Bangalore (Karnataka), October 24, 2004: Religious tourism in Karnataka is attempting to tread new grounds with an elaborate action plan on Jain tourism in the run-up to the Mahamastakabhisheka of Gomateshwara in Shravanabelagola in February 2006. As a distinctive segment, religious tourism has been gaining a lot of ground, so much so that Karnataka tourism has focussed some attention in promoting religious or pilgrimage circuits. It is now using the Mahamastakabhisheka to spruce up the Jain circuit.
The Mahamastakabhisheka is performed once in 12 years, where the 57-foot idol is anointed with milk, curd, honey, coconut water, vermilion, turmeric paste, sandalwood paste, gold coins and even jewellery. “We have prepared a master plan to improve facilities in many of the other places with Jain temples. We have asked the central government for Rs 8 crore in grants to set up wayside facilities, rest houses and other basic amenities. We want to start well before the event, to tap the segment in the run-up,” tourism commissioner Mahendra Jain said.
Shravanabelagola itself is quite a popular spot throughout the year with non-Jain tourists climbing the hill to gaze on the monolithic statues. And so the place has comparatively good facilities. However, the department plans to establish facilities in certain other places, considered equally important by Jains. The department’s action plan is also based on the increasing number of Jain tourists coming to Karnataka because this is the only state with so many places of religious importance for them.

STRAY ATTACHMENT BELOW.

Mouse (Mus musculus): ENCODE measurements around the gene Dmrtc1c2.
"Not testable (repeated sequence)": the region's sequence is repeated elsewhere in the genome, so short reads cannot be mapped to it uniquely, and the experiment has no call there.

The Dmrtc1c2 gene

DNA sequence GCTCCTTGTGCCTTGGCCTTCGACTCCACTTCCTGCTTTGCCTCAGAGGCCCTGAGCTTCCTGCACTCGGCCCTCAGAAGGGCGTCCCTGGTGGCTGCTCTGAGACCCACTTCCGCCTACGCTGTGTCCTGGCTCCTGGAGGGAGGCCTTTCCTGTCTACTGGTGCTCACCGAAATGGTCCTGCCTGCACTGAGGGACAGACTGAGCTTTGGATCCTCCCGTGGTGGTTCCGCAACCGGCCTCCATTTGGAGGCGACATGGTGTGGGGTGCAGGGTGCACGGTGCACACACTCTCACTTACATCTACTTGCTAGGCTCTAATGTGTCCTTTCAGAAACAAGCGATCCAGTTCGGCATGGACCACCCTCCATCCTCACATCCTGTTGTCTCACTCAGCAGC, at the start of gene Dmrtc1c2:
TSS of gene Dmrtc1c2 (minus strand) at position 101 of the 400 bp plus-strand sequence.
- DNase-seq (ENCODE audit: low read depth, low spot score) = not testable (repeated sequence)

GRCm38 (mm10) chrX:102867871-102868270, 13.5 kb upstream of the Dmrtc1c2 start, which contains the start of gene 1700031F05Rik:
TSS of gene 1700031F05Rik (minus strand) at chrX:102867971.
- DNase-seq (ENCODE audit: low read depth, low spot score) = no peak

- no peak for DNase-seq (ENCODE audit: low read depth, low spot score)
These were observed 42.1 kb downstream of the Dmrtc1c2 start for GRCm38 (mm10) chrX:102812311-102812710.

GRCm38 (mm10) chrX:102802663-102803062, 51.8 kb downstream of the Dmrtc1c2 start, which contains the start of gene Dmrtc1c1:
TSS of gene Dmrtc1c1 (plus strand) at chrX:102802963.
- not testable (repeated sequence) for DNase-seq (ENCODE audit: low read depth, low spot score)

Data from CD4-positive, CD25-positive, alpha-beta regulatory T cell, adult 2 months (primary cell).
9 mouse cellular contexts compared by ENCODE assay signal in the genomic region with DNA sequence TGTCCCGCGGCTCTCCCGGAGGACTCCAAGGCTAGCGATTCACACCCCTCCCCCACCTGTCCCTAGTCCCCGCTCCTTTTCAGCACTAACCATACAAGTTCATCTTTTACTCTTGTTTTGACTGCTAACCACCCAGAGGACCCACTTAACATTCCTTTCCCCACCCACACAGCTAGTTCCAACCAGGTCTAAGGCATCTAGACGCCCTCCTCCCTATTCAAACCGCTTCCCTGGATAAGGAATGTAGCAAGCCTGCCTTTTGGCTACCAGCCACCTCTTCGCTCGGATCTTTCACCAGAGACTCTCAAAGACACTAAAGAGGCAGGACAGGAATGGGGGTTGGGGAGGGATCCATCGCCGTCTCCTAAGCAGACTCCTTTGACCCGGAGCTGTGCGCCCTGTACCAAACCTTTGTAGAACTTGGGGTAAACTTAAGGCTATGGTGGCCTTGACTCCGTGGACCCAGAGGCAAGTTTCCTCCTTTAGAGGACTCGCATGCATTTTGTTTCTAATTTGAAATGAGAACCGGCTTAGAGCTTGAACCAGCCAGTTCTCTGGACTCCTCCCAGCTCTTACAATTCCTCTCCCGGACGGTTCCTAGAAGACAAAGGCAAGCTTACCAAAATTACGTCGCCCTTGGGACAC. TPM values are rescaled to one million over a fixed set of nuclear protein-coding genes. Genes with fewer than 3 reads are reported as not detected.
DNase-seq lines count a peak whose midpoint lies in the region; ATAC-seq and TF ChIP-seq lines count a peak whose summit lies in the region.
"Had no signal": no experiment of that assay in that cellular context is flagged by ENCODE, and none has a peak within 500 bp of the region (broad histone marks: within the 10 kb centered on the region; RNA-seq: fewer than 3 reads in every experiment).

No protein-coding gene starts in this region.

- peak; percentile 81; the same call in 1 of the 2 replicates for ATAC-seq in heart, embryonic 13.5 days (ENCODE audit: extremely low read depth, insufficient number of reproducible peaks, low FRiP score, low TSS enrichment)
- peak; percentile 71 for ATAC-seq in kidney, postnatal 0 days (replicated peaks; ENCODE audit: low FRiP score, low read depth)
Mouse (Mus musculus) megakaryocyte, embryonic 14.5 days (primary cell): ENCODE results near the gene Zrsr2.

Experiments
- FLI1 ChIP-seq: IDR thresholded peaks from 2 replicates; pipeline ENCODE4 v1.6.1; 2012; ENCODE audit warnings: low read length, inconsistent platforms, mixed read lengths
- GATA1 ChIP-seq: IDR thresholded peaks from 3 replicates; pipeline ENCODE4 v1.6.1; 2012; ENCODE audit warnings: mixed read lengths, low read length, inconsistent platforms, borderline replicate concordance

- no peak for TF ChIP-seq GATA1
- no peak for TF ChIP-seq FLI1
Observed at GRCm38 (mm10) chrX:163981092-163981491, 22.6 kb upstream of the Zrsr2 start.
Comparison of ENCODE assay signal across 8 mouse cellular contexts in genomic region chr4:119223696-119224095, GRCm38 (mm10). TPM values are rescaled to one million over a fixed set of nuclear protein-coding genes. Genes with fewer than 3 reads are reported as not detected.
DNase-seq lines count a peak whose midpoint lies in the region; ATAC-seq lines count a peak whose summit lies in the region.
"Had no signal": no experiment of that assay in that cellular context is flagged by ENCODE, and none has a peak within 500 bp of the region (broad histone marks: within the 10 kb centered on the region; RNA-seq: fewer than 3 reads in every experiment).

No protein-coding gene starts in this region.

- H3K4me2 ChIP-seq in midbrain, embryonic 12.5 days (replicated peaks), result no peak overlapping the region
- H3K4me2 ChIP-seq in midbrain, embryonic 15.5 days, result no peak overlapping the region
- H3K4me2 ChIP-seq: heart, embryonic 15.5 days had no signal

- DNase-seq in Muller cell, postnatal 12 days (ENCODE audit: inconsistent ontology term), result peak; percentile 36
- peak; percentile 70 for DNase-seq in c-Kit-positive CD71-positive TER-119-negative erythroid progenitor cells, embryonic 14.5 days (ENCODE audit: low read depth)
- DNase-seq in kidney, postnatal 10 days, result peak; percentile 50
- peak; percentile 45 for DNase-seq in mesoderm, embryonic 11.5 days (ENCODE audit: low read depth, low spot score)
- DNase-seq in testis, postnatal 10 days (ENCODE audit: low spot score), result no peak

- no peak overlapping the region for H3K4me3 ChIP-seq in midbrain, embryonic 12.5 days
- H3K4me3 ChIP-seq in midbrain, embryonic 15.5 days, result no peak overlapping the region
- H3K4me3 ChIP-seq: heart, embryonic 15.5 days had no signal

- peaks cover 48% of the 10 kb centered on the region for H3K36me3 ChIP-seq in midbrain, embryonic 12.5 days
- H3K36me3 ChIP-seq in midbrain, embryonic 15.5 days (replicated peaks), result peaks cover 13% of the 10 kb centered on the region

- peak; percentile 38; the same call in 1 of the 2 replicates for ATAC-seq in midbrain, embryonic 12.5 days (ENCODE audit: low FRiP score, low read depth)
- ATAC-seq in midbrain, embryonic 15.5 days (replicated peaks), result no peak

While Shravanabelagola, Dharmasthala and Karkala are among the noted ones, many small towns in north Karnataka have little known Jain ‘basadis’ and other destinations which are popular with Jains, including the troika of Badami-Aihole-Pattadkal. The department is also keen on developing specific circuits. “We want to evolve circuits, which can cater to this community with focus on just one or two main destinations, or a bouquet of destinations, which will include the lesser known ones, depending on the time that such devotees can spend and their budget. And this is not just during the Mahamastakabhisheka, but even before and after since the event will provide a platform for us to promote these circuits,” sources said. The last time the Mahamastakabhisheka was held, an estimated five lakh Jain pilgrims participated in the religious event. This time around, the department estimates at least a 25 per cent increase, if not more. – News Courtesy: Times of India